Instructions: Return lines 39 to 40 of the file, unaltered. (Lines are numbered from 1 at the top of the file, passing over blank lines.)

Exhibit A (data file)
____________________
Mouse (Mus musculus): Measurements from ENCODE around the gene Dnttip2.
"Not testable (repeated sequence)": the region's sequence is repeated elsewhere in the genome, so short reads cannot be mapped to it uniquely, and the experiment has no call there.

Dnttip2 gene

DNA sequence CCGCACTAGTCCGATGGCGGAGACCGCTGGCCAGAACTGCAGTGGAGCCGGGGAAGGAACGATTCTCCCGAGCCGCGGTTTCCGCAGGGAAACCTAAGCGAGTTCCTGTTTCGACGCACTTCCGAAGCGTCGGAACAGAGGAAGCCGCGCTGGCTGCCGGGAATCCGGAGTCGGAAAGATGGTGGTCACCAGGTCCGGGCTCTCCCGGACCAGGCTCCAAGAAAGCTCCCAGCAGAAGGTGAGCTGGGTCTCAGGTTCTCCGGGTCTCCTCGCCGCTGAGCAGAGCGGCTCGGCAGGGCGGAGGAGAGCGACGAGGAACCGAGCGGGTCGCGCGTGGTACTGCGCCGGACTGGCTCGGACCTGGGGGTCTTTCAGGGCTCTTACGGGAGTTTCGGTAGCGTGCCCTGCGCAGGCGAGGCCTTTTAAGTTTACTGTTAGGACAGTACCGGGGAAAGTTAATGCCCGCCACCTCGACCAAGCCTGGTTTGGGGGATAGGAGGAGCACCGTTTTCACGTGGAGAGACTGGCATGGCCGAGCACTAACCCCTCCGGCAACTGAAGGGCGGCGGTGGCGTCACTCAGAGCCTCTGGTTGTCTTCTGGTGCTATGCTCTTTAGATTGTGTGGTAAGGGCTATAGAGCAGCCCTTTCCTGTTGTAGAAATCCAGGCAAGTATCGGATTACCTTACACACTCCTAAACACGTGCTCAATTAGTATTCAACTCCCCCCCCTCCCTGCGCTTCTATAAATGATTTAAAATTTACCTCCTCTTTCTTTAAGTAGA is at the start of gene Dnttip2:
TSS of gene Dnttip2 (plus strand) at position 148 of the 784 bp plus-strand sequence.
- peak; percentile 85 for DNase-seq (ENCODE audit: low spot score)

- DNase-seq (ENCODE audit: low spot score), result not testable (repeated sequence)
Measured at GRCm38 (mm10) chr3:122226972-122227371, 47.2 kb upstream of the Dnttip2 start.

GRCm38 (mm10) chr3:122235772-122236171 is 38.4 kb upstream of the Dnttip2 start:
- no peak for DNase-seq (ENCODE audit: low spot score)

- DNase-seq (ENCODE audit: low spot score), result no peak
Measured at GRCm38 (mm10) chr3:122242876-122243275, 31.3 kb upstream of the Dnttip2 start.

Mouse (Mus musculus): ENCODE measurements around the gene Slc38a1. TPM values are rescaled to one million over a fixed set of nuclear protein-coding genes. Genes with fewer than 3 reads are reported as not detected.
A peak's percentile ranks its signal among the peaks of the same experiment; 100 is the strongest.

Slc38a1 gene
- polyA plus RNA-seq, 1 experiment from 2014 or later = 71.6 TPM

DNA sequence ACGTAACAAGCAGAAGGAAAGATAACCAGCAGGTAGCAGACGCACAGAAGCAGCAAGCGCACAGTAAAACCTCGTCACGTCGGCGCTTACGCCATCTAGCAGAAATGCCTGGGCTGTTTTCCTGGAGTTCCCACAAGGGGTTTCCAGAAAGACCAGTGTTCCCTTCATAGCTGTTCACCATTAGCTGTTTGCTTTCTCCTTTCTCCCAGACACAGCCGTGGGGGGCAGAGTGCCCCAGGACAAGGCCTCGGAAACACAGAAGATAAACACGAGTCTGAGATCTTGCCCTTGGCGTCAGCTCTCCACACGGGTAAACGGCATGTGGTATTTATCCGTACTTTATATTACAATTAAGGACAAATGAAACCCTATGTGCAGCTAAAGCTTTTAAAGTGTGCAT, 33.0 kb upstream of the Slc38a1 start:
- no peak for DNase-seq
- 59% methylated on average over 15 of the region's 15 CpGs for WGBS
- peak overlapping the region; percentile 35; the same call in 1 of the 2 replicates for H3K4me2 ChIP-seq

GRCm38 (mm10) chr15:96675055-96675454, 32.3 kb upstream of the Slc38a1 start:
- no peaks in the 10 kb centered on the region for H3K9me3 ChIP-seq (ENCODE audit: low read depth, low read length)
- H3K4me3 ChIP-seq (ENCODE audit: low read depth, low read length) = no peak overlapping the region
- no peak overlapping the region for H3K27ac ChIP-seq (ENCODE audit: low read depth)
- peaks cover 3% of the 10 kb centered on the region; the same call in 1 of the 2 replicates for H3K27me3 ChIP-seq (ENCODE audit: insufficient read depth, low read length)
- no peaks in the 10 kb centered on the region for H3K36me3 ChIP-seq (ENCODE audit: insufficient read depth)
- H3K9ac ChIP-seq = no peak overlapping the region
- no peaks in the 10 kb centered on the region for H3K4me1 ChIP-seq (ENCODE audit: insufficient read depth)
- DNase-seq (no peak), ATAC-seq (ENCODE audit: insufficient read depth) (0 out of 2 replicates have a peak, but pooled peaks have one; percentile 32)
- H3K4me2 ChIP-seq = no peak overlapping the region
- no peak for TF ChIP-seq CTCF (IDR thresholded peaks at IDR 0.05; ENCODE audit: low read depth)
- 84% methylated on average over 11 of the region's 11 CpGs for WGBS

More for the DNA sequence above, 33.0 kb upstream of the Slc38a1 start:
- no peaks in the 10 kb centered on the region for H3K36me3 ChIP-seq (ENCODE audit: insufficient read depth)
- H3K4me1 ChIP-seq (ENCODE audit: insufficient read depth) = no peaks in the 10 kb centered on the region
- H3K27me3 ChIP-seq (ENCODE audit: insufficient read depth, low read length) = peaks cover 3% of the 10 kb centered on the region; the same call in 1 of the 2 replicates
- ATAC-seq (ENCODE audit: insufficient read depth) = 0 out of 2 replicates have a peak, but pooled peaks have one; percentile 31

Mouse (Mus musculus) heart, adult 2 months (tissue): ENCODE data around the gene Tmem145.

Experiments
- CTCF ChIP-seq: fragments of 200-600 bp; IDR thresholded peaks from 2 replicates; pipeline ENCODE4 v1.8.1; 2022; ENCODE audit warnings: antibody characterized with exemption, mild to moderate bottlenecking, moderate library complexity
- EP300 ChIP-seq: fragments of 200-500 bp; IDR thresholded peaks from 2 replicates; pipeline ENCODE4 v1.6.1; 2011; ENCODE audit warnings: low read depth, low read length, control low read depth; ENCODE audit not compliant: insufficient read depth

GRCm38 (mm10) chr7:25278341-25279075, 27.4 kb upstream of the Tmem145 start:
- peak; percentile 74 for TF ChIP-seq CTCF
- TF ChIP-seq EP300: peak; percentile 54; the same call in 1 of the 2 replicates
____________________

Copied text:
Experiments
- CTCF ChIP-seq: fragments of 200-600 bp; IDR thresholded peaks from 2 replicates; pipeline ENCODE4 v1.8.1; 2022; ENCODE audit warnings: antibody characterized with exemption, mild to moderate bottlenecking, moderate library complexity